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[Kim Ji-hyun] Rethinking the power of speech

When President Trump recently tweeted that he has a big “nuclear button” that he can and will use, it was one of the most ridiculous things I had heard from a president.

Well, one of the most, since ex-President Park Geun-hye said she “didn’t know” that she was getting in trouble when she let her friend Choi Soon-sil run the country.

In addition to who spoke the words -- the president of the world’s most powerful country with corresponding responsibilities -- the choice of vocabulary had a great impact on everyone involved.

Recently, he indicated that recent high-level talks between the two Koreas were his doing. Good for him. Just that for everyone watching the events unfold, it wasn’t exactly pleasant.

What Trump said made South Koreans feel once again that South Korea was on the sidelines while Washington and Pyongyang were running the show.

It also couldn’t have been a happy moment for North Korea’s Kim Jong-un who is trying to weigh strategies -- although Trump’s recognition could have made him feel that he finally has the US president’s attention.

Last month, Samsung heir apparent Lee Jae-yong said in his final testimony at his appeals trial that he would take full responsibility for whatever has happened with his company, and that he would always be indebted to the country for the privileges he enjoyed by being born into the Samsung family.

Perhaps Lee didn’t really mean any of this and wants to make a quick exit. Regardless, public sentiment did soften a bit, and critics were pointing their fingers more at the former president, saying that she was making Lee a scapegoat.

We don’t know if the courts will be affected, but at least in terms of the public, Lee’s language seemed to have worked.

That’s the power of speech. Words have an impact on people and lives in ways that are often immediately not perceivable, but can be ultimately lasting. We all know this, from celebrities to global leaders, but it’s still hard for even the most gracious to speak in ways that can move people.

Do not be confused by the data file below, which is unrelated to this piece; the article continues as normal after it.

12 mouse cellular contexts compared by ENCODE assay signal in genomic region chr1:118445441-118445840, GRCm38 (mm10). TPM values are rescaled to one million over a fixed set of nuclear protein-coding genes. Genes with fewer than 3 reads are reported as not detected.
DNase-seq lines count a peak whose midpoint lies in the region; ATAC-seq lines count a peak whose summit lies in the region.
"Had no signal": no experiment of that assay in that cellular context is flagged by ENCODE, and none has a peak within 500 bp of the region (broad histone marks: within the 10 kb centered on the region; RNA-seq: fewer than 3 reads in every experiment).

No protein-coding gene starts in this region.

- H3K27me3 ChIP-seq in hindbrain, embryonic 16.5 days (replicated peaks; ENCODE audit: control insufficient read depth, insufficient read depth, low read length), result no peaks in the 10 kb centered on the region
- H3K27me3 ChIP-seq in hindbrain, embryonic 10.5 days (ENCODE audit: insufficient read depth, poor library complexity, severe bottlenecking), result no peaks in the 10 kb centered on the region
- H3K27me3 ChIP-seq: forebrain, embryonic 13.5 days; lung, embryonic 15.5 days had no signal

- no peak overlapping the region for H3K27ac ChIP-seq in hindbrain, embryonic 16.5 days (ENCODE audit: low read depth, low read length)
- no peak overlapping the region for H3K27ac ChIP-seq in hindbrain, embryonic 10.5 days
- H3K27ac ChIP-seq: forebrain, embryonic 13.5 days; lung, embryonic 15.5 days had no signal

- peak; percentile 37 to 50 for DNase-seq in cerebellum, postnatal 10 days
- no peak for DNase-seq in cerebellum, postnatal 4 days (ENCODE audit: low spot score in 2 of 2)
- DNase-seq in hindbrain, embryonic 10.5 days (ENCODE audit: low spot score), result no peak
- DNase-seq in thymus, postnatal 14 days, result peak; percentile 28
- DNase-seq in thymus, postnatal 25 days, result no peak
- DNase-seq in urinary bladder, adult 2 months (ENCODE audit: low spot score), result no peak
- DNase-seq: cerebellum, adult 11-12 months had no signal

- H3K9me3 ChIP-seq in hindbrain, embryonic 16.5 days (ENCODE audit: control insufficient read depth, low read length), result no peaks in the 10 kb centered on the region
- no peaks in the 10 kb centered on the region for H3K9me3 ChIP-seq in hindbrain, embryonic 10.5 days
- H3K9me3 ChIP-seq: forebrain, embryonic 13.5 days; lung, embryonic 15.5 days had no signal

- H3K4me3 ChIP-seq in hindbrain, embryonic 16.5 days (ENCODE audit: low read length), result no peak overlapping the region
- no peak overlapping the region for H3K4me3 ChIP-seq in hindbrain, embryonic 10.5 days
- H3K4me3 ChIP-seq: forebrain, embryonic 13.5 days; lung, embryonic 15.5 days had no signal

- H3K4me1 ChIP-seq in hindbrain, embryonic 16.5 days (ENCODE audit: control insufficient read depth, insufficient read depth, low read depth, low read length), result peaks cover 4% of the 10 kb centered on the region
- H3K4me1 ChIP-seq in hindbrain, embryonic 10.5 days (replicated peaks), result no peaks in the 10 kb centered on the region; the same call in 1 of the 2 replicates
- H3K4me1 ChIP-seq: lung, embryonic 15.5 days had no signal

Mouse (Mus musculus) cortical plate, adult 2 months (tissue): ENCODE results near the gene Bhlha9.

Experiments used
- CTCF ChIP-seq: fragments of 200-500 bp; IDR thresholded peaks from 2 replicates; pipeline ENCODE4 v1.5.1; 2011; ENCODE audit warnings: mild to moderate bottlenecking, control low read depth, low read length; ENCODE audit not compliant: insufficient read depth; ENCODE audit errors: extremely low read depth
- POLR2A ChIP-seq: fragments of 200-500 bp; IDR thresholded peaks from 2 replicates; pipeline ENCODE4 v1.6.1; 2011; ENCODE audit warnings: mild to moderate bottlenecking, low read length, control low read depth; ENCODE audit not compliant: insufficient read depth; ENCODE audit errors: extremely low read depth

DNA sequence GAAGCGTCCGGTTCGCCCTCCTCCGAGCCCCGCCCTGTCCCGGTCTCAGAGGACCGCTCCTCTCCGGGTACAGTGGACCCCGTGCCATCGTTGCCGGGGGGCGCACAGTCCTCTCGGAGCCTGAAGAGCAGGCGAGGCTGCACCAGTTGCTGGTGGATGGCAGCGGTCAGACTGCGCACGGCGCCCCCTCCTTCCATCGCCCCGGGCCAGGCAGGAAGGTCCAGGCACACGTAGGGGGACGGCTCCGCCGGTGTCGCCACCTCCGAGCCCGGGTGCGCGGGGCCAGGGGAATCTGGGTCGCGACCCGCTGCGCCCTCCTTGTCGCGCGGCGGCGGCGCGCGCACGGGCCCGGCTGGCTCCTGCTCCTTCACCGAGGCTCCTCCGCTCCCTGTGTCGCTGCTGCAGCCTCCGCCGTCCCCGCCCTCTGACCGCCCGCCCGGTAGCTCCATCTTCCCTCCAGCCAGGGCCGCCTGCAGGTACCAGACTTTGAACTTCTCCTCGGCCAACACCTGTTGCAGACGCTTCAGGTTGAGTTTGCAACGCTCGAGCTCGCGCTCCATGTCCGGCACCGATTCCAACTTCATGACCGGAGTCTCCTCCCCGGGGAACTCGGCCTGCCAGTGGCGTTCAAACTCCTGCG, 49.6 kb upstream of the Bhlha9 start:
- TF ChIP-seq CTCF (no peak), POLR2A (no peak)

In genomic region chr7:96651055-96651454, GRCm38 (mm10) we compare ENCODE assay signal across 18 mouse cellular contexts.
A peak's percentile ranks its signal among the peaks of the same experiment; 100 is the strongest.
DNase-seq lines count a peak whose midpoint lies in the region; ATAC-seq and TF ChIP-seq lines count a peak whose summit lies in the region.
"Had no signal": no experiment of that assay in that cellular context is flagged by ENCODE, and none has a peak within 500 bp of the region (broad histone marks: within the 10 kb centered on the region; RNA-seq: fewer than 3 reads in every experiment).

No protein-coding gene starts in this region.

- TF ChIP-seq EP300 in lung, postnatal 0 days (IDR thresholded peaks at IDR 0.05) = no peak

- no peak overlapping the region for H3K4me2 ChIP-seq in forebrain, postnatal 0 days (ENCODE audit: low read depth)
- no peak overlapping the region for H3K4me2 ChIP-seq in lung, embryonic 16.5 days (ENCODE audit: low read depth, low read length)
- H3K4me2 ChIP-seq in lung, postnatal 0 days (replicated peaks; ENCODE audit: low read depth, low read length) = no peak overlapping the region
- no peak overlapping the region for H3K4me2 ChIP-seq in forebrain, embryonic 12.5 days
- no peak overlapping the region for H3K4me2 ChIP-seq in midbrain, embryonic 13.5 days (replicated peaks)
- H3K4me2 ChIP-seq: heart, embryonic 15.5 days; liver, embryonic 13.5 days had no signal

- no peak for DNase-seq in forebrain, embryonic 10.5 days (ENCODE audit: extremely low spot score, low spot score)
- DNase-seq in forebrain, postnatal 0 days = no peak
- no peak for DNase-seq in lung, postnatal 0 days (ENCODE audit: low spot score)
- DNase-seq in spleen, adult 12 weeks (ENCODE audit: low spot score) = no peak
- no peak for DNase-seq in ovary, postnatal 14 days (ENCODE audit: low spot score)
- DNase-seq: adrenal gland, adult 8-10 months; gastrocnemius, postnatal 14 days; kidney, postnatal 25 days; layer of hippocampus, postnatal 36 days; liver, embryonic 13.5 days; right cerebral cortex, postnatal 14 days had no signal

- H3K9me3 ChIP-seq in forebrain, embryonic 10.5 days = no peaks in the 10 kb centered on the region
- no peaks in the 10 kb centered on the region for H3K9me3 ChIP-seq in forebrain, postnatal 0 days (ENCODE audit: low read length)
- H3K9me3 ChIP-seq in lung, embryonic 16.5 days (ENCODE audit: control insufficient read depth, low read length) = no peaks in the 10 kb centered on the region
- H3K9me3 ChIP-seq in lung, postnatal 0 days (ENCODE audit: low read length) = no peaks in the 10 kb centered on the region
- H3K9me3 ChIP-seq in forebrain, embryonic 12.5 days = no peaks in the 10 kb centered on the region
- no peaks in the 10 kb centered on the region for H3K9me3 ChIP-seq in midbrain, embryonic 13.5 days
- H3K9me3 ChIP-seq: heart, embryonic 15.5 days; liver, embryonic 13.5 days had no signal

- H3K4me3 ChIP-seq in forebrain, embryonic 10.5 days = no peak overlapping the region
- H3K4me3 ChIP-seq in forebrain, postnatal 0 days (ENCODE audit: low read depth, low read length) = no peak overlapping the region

The challenge becomes even bigger for political leaders, who have to think about both their factions and voters. Internally, they are up against some of the fiercest fighters, while on the outside, they must put on a mask to woo voters. The same applies to leaders of corporations, where the image of both the management and the company itself matter for sales.

And in Korea, language becomes yet another barrier.

The different levels of formality you must use when addressing people of different ages are one of the biggest drawbacks of Korean culture.

Having to use completely different types of words to convey respect makes it difficult for people to become more open and accept differences.

This is all the more reason why speaking with grace and choosing your words wisely is one of the most challenging tasks in Korea, and not just in the corporate world, but with family members, friends and even acquaintances.

There is a very old Korean saying that, in verbatim, goes like this: “one word is enough to pay back a debt.” Unfortunately, it seems like people remember this only after they fail to communicate, and end up losing family, friends, votes and even entire companies.

Every word counts, and every nuance matters. You can’t say you once wanted to rape someone and take back those words, or say it was something you did when you were young and stupid.

You can’t tell people to let your friend run your company, to say you put “every trust in her,” and then expect to be forgiven with just a simple sorry. You can’t say you boasted about having a button for nuclear weapons, and then say you didn’t really mean it.

You can repent, and you can regret, but in the end, the consequences must be paid for, one way or another.

And this goes especially for politicians and corporate leaders whose words have repercussions that go far beyond the words of an average citizen. 

By Kim Ji-hyun

The writer is the managing editor of The Investor.